The Cuban Commission on Human Rights and National Reconciliation reported this week that by its count, there are currently at least 114 political prisoners in Cuban jails, up from 102 at the end of 2013. (Read the list of prisoners here.)
Today and on each of the next 100 days or so I'm going to try to honor these brave Cubans by sharing their names and little about their respective stories. Ever since I started this blog, I have felt it vital to remember their names, names the regime would rather have the world never know. That is the only way to fully grasp the injustices they are suffering.
Here is what I wrote about their case in August 2010:
Whether an inmate in the Castro gulag is a "political prisoner" is not determined solely by the nature of their supposed "crime," but also in how the regime proceeds with its prosecution. That means, for example, someone convicted of "terrorism" or "acts against the security of the state" — like the two men profiled here this week — might be considered political prisoners if the regime ignores its own laws in order to make a political example of the accused.
According to Inter-American Commission on Human Rights, that's exactly what happened to Daniel Santovenia Fernandez and Pedro de la Caridad Alvarez Pedroso, as well as a third man, Eduardo Díaz Betancourt, they were with when they were caught trying to sneak onto the island in December 1991. All three had been Cuban exiles living in Miami.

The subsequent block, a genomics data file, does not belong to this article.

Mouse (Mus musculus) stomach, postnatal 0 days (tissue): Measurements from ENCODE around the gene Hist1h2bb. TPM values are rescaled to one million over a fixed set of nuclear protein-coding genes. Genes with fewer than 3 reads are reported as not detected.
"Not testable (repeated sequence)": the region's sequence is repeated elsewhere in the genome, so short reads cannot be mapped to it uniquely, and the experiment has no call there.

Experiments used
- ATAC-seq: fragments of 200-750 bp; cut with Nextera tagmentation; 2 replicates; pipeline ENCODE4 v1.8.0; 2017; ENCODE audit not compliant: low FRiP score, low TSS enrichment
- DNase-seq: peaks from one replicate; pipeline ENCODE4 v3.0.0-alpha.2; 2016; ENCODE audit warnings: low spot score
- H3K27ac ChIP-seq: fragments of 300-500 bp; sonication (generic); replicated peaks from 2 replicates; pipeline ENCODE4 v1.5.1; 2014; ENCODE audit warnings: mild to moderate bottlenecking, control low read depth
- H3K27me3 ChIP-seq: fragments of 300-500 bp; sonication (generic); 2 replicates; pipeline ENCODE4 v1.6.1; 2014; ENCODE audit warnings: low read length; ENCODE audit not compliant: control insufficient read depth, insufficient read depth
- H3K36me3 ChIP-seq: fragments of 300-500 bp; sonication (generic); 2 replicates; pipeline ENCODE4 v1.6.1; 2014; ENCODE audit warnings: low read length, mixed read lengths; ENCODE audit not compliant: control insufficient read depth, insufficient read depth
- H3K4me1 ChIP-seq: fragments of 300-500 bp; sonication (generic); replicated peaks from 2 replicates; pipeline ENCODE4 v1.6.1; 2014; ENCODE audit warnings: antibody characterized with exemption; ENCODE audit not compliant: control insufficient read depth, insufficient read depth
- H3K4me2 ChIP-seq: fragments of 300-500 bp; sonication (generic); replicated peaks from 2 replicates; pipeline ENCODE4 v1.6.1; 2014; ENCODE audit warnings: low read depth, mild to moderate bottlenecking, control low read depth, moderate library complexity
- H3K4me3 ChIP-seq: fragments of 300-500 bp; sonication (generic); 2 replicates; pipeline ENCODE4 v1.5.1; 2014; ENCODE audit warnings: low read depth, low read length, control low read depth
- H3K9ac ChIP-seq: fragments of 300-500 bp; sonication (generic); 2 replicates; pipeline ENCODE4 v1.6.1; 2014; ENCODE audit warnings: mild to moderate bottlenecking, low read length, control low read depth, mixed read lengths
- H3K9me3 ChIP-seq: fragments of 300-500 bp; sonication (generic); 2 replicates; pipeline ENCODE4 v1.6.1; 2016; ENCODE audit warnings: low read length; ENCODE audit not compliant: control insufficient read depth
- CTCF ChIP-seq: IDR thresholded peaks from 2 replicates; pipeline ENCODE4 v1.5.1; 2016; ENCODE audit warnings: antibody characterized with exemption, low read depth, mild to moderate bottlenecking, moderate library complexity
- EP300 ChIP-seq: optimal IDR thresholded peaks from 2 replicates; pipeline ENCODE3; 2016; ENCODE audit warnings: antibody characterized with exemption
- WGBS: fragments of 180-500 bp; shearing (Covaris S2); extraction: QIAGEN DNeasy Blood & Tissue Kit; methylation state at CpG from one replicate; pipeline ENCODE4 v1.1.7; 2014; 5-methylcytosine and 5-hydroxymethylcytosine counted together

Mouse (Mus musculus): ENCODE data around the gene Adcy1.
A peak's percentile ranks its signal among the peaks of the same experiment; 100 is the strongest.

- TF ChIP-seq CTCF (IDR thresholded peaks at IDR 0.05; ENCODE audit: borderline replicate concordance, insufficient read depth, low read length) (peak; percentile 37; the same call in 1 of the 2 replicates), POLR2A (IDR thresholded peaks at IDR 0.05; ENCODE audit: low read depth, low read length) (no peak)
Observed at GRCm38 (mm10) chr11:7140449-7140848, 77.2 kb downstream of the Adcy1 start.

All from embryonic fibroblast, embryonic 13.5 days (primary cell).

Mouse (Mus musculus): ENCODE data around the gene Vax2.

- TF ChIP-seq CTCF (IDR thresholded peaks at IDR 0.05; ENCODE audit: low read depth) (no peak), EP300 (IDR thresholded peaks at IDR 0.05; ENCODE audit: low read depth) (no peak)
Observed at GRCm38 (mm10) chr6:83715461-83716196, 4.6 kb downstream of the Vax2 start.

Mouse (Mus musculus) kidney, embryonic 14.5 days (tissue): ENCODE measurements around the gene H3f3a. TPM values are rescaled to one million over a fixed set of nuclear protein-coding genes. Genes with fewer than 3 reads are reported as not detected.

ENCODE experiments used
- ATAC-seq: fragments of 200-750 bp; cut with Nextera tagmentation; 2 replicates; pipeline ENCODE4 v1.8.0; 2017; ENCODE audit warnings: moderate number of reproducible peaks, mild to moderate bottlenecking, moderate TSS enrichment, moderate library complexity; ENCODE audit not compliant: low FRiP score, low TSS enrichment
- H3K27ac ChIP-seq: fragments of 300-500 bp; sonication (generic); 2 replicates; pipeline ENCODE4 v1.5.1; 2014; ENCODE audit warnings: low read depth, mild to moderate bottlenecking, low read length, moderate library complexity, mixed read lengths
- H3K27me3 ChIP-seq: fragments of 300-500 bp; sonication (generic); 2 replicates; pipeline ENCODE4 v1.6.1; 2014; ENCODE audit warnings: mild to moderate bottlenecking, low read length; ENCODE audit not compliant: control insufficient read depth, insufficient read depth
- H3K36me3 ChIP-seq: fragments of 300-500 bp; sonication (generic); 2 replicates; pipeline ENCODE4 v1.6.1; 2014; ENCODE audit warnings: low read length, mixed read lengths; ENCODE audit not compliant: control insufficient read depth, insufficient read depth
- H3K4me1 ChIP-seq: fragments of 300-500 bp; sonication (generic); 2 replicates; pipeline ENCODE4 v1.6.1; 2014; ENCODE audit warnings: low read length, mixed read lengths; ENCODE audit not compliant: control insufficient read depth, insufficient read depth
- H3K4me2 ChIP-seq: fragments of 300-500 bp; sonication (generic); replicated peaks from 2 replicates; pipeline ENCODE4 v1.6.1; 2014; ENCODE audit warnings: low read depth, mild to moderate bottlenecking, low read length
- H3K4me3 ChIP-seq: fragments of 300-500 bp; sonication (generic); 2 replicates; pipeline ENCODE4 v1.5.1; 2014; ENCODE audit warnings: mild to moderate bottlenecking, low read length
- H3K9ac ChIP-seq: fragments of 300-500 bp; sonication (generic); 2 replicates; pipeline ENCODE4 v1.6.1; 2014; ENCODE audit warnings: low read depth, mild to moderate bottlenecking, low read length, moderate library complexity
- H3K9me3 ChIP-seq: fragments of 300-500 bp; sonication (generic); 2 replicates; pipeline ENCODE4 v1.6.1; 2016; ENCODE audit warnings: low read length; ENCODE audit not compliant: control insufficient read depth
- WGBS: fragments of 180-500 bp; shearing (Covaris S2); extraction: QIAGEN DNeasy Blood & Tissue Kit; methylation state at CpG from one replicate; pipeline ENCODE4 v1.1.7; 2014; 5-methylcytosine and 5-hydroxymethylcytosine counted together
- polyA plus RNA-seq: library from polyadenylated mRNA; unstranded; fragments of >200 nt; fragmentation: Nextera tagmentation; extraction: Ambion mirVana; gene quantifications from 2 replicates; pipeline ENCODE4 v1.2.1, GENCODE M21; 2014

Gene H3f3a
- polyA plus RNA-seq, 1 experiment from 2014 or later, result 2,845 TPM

All three were convicted and sentenced to death. On appeal, the death sentences for Santovenia and Alvarez were commuted to 30 years.
But on Jan. 20, 1992, Díaz, the suspected ringleader of the group, was executed by firing squad.
The human rights commission wrote:
Human rights organizations have said repeatedly that the three convicted men had not committeed any act of violence, that the trial was a summary proceeding and that under Article 124, paragraph B of the Cuban Penal Code, the penalty for entering the country clandestinely for the purpose of perpetrating a crime against the security of the State is 10 to 20 years' imprisonment, not the death penalty. A matter of particular concern was the statement made by the Council of State to the effect that "revolutionary justice will be less and less lenient" toward those who try to undermine the system. The Inter American Commission on Human Rights considers that the trial was a summary proceeding which does not guarantee due process. Moreover, the Commission must point out that the penalty is excessive and disproportionate since the individuals in question had not committed any acts of violence.
The independent Cuban Commission on Human Rights and National Reconciliation lists Santovenia and Fernandez as political prisoners.
During a speech in Miami this past weekend, Elizardo Sanchez, the director of the human rights commission, addressed whether men like Alvarez and Santovenia, convicted of violence-related charges, should be considered "political" prisoners.
"In the end, they are still political prisoners, armed opposition activists. That’s how Fidel Castro took power, and in Cuba, using arms to topple governments is almost a tradition,” Sanchez said.